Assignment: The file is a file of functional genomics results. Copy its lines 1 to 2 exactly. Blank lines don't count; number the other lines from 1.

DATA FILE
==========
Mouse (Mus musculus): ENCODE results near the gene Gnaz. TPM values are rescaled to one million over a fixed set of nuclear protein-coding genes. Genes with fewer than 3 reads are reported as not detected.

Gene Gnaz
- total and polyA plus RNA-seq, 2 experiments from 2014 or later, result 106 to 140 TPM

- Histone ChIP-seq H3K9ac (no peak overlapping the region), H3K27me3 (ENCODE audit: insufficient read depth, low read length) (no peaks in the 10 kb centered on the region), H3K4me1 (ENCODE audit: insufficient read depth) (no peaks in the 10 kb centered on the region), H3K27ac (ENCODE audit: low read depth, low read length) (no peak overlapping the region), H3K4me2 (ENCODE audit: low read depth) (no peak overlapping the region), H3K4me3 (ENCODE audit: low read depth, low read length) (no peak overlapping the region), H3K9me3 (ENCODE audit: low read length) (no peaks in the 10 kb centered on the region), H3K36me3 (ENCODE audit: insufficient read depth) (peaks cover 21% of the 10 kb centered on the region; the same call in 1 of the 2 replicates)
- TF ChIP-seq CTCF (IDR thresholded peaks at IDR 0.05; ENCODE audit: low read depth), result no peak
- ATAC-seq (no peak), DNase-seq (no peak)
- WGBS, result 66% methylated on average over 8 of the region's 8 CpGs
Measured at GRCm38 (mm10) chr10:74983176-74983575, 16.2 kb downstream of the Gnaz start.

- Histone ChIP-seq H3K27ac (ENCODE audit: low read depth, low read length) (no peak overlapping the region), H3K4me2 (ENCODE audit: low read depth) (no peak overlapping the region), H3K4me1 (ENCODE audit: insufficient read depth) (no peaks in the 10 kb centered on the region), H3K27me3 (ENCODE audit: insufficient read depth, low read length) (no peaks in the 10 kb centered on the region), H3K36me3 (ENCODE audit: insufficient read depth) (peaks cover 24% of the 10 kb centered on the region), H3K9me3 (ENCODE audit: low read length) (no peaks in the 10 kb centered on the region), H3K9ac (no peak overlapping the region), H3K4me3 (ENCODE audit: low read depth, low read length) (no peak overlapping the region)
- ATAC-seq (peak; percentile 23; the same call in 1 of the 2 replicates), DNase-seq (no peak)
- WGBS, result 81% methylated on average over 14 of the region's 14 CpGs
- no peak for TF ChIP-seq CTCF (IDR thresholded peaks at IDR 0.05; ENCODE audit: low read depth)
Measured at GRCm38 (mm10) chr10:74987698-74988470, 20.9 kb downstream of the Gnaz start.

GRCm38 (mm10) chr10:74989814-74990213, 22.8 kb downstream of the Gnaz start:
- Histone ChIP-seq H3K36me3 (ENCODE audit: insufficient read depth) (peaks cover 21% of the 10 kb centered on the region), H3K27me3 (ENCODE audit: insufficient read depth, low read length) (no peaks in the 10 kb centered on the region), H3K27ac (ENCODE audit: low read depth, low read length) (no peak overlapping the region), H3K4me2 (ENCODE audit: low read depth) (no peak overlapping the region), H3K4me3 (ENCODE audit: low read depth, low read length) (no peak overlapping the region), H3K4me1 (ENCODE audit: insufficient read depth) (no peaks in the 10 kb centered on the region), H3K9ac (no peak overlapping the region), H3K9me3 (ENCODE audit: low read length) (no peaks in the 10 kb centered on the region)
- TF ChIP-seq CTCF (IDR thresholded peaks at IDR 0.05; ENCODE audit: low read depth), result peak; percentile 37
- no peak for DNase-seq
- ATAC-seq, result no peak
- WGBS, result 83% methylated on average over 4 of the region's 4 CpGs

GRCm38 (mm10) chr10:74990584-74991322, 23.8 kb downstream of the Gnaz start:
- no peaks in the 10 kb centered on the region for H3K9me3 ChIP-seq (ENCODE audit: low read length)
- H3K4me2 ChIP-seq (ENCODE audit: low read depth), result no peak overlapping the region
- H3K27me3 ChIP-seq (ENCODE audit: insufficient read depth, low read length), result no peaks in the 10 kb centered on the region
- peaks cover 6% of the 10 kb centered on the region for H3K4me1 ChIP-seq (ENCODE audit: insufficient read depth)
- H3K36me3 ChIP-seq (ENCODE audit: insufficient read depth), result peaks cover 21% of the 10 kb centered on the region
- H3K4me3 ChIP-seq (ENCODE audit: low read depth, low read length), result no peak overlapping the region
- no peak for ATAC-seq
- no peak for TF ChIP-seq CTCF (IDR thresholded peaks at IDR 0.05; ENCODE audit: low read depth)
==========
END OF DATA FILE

Mouse (Mus musculus): ENCODE results near the gene Gnaz. TPM values are rescaled to one million over a fixed set of nuclear protein-coding genes. Genes with fewer than 3 reads are reported as not detected.

Gene Gnaz